Also found a poem version of this same story in Treasury of Christmas Stories, edited by Ann McGovern (Scholastic, 1991). It is called "Golden Cobwebs" by Rowena Bennett from Story-teller poems; (1948). She calls it an old tale told in verse. I wonder howold is old?
8) Anansi and the Moss-Covered Rock - popular picture book by Eric Kimmel and "The Mossy Rock" from A book of sorcerers and spells by Ruth Manning-Sanders, but I wonder if it is where Eric Kimmel got his inspiration. The language is a bit stilted.
Anansi is looking for food in the forest, sees a rock with moss growing all over it, just like a thick green coat. Oh, Oh, says Anansi, What a very curious stone All with green moss overgrown! Falls to the ground in a faint because there was a strong spell on the rock.
Audrey K. 4/15/02
9) The story of these three as adapted by Alta Jablow and Carl Withers in the book, The Man in the Moon: Sky Tales from Many Lands is called "All Light Comes from the Sun," and also includes a fiddle. In the story notes, Jablow states: "The dragon and fiddle are not indigenous folktale elements, but they are pleasantly Africanized." The tale as told in Jablow's book seems to carry many attributes of "obstacle" folktales from places other than West Africa, but is attributed to the Ashanti of Ghana. The notes say it is adapted from a story in West African Folk-Tales (Yesterday's Classics) by W.H. Barker and Cecilia Sinclair.
Lyn F. 6/6/99
10) There is also a short Anansi tale called "Why Wisdom Is Everywhere." Anansi is greedy and wants to keep wisdom all for himself. He decides to hide it up in a tall tree. As he struggles to climb the tree holding the pot Anansi's son offers advice. Anansi is enraged and throws down the pot of wisdom in a fit of tempter. Pieces of wisdom fly in every direction. That is why no one person has all the worlds wisdom. People everywhere share small pieces of it whenever they exchange ideas.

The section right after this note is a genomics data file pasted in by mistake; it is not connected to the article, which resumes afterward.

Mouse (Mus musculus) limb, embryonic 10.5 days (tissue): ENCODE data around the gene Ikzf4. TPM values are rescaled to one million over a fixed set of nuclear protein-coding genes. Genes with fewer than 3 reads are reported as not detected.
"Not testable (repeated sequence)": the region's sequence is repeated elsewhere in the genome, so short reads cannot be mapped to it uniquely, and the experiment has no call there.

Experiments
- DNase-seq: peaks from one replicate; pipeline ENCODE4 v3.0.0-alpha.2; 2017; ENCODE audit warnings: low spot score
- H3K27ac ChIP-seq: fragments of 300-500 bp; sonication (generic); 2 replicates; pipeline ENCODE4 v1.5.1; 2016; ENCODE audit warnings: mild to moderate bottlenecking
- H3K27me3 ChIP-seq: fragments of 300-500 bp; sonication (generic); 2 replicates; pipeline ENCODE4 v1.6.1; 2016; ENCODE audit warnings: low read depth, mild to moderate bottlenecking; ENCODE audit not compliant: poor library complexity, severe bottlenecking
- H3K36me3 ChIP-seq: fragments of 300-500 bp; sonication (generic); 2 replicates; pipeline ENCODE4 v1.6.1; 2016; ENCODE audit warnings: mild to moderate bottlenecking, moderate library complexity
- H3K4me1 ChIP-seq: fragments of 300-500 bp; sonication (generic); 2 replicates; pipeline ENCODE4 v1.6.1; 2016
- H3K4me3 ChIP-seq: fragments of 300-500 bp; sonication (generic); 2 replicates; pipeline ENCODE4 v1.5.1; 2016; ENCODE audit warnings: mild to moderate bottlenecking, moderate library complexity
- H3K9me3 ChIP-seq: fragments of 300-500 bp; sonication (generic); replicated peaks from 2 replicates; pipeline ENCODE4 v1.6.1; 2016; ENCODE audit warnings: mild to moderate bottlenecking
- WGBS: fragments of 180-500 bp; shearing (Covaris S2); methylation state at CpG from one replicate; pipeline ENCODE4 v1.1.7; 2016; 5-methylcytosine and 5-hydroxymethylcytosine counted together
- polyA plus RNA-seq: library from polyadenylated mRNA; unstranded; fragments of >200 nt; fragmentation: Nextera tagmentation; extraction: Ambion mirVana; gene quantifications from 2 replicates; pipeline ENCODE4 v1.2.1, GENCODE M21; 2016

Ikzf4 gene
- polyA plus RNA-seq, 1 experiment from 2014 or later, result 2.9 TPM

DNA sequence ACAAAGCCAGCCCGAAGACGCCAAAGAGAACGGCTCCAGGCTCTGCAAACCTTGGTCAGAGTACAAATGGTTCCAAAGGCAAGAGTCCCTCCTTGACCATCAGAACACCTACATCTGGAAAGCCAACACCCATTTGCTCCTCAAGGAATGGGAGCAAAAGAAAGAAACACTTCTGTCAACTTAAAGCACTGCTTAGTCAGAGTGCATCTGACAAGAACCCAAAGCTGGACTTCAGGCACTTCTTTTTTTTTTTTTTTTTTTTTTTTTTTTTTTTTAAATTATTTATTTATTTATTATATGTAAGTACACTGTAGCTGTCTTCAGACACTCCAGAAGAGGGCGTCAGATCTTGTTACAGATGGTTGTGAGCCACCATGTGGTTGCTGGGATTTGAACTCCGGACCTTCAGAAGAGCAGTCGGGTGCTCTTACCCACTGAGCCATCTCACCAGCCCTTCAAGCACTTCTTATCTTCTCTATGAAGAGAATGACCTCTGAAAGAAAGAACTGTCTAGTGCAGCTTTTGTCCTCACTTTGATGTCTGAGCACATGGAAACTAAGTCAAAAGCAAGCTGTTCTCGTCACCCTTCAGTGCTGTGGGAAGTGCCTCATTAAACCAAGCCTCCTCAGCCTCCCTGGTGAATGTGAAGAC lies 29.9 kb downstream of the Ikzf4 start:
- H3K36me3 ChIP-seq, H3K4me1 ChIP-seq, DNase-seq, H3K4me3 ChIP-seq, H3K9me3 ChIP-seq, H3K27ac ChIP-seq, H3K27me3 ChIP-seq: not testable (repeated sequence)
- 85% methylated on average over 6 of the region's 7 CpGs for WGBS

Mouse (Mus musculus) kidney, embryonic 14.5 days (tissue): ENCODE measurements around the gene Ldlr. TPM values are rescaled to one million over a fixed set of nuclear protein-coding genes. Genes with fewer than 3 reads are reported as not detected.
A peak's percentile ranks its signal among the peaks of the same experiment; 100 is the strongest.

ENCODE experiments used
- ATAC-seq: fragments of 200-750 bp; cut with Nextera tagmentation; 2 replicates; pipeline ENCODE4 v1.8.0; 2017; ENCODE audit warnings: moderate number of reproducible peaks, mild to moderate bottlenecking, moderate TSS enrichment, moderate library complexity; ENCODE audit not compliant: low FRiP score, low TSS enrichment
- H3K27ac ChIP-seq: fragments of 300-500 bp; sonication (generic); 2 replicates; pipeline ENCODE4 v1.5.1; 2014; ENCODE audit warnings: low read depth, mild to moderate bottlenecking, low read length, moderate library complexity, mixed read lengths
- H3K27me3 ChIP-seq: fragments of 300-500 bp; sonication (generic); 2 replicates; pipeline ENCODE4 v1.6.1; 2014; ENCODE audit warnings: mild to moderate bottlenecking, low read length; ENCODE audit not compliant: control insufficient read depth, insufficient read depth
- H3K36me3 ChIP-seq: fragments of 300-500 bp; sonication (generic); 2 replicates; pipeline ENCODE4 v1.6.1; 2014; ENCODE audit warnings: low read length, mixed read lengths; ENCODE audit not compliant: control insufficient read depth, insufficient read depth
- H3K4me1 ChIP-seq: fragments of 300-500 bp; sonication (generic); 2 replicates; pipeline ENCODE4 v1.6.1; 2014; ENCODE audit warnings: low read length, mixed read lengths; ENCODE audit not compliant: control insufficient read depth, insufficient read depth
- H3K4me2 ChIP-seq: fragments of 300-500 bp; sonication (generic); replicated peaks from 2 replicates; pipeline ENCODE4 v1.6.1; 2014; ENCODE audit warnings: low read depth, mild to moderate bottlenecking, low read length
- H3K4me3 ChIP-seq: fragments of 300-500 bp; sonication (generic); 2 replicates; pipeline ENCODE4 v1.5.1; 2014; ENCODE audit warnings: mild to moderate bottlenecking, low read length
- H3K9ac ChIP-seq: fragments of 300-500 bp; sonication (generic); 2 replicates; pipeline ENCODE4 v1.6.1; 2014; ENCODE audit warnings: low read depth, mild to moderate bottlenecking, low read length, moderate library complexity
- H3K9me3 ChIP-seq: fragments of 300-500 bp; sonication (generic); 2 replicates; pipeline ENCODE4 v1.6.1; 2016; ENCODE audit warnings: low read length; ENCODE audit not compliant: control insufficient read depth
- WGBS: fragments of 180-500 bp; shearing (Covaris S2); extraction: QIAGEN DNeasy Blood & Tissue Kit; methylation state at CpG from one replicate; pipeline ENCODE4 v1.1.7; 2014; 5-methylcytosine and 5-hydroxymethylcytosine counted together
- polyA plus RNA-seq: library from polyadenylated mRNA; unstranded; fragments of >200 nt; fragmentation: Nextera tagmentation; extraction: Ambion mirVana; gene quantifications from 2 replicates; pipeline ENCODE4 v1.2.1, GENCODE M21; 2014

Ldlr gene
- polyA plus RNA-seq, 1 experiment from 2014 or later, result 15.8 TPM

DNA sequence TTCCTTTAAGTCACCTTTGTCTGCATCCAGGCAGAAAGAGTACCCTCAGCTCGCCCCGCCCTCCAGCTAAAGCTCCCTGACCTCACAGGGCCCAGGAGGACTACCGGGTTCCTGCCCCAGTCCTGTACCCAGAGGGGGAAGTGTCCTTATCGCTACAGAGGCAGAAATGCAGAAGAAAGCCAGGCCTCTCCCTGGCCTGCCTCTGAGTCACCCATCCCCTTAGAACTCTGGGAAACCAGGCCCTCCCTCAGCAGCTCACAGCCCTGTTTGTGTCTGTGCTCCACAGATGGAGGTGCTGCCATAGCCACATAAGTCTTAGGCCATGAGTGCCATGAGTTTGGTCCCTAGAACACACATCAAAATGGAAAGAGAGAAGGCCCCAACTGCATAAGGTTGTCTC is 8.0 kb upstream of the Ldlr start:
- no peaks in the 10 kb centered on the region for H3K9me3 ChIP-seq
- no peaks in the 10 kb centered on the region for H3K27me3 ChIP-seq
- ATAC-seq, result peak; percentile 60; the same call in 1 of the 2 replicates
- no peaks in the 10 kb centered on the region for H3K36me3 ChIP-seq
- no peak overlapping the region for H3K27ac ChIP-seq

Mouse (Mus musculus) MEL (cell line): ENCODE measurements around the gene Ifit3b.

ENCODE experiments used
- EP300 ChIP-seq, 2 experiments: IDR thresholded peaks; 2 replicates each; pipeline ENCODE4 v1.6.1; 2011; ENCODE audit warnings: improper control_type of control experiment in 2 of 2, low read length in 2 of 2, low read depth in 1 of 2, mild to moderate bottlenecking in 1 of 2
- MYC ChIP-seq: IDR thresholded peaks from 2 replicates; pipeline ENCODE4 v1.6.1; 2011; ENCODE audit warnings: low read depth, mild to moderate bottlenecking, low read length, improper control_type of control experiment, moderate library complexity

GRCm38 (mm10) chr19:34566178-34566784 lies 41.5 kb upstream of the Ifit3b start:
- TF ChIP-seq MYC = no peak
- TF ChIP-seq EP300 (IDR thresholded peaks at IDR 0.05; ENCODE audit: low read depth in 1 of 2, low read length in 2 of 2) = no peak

Karen C. 10/19/01
11) What I have heard of the "Christmas Spider" is that it was originally a Ukrainian legend, but I have heard from friends that it is also considered part of German holiday tradition too. Though a little Google searching did indicate that Red Spider Technologies out of Aberdeen is using the German Christmas spider tradition to give spider decorations to its clients.
The main Scottish spider legend is that of Robert the Bruce and the spider, which also has Robert the Bruce in a cave. However, according to his tale he had been in the cave for 3 months after being defeated in battle. He was at the point of giving up the fight for Scottish independence when he saw a little spider spinning a web, and it kept failing, but on the 7th time it succeeded. He was inspired by the spider's perserverance and rallied his men.
The only other item I know of that connects spiders and the Scottish is the old folk cure of using spider webs in poultices with honey to treat wounds.
Cathy M. 11/30/06
12) "Grandpa Sydney’s Anancy Stories" by Geoffrey Philp.
Jimmy Harrison loves school and his favorite subject is snack time! But when a new boy, Kevin, joins his class, he begins to bully Jimmy and the rest of the children. What’s worse, he begins to take away Jimmy’s snacks. Using the wisdom from his Grandpa Sydney’s story about “Anancy, Snake, and Tiger,” Jimmy overcomes the class bully. And for one Sunday, he reunites his family for dinner. Set in the multicultural environment of South Florida, Grandpa Sydney’s Anancy Stories draws on the rich oral tradition of Anancy stories that are told and re-told in Jamaica and the Caribbean. These Anancy stories, which originated in West Africa, are rich sources of wisdom that have been passed down from generation to generation.
Initially, the Anancy stories were only bedtime stories for Jimmy. However, Jimmy finds out that there are lessons to be learned from this legendary cultural hero when he comes up against a school bully. Grandpa Sydney's Anancy Stories is guaranteed to delight and entertain readers of all ages. It is great learning tool for the classroom and an excellent introduction to Caribbean culture and folklore. So, if you love a good story or maybe you've never even heard of Anancy the Spider then you need to buy this book.
Geoffrey P. 8/4/07
Created 2003; last update 11/17/10